Twenty below zero. That was the record breaking low in Klamath Falls, Ore. this weekend. Temperatures are higher this week, but have remained below freezing.
Wood smoke is one of the leading causes of fine particulate pollution, and in Klamath Falls, a blanket of cold stagnant air has trapped that pollution close to the ground, triggering an air quality health alert.
As a result, people found burning wood in stoves or fireplaces face a warning and, on a second violation, a fine of up $720.
Jim Carey, the Air Quality Coordinator for Klamath County, says the county makes exceptions for families who need their stoves to stay warm. “I know in some cases, their gas or electric heater just isn’t doing the job, and it’s still cold in their house,” Carey says. He expects the wood stove ban will remain in place for several more days due to stagnant air conditions.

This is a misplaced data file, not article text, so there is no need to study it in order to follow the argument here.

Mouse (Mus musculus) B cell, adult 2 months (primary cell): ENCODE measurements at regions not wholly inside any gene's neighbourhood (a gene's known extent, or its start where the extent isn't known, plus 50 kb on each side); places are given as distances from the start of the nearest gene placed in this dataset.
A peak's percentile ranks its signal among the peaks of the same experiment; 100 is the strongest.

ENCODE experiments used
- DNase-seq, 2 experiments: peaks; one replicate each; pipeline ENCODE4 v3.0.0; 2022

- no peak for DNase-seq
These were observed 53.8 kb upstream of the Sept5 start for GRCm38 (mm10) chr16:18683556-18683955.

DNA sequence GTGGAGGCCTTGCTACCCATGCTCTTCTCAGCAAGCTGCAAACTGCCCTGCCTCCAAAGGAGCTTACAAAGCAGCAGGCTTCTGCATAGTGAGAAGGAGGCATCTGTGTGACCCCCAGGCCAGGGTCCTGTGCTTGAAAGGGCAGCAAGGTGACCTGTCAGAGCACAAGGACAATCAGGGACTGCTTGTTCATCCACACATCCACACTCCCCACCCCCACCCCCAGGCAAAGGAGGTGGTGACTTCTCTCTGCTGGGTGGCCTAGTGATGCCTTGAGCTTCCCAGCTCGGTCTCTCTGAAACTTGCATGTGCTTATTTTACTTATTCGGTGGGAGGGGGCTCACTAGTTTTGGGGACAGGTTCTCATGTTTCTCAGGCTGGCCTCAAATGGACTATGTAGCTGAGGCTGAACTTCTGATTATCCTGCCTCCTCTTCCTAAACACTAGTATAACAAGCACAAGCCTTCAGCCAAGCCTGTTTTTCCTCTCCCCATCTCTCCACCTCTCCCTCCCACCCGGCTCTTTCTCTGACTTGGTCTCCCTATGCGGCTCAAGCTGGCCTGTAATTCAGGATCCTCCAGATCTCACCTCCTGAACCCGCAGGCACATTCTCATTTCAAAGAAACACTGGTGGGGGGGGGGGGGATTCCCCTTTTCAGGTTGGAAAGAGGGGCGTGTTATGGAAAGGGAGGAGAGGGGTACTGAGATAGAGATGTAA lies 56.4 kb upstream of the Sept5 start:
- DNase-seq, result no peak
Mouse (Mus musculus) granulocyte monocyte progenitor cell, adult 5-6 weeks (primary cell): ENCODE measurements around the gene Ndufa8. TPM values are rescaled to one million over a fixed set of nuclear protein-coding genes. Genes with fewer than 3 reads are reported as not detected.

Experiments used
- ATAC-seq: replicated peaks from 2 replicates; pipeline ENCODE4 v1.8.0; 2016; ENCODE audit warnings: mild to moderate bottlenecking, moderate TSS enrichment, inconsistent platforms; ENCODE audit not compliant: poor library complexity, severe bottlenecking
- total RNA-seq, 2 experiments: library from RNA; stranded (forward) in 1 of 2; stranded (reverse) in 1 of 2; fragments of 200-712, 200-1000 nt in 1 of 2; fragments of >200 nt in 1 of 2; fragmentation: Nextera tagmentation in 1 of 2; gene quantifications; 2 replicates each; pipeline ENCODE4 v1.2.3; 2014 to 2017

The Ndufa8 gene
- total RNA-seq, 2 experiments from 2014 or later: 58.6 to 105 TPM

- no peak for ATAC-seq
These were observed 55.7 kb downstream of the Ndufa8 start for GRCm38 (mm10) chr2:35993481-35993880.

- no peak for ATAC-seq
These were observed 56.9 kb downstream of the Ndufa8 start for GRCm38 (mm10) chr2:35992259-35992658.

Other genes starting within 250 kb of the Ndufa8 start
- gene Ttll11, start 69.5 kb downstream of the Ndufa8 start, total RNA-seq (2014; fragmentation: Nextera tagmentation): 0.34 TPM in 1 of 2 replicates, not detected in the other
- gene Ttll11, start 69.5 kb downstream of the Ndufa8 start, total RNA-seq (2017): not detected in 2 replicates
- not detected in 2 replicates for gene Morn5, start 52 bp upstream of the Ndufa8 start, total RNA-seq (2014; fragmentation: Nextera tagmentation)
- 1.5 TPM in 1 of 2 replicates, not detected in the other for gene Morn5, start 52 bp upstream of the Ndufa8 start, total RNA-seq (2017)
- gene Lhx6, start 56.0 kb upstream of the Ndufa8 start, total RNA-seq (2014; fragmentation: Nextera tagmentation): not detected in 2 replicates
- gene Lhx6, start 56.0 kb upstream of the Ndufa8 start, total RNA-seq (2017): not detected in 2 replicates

Klamath Falls is one of a handful of cities in the Northwest that frequently violates EPA health standards for fine particle pollution due to wood smoke pollution. Tacoma, Wash. and Oakridge, Ore. are also on the list.
Klamath County health officials say that between 2008 and 2011, they helped residents replace 391 residential wood stoves with clean-burning models. But the state of Oregon has been pushing for more aggressive measures to tackle the problem. Oregon now requires home sellers to remove outdated wood stoves when they put their house on the market, and the state is suing the EPA over its regulation of residential wood stove pollution.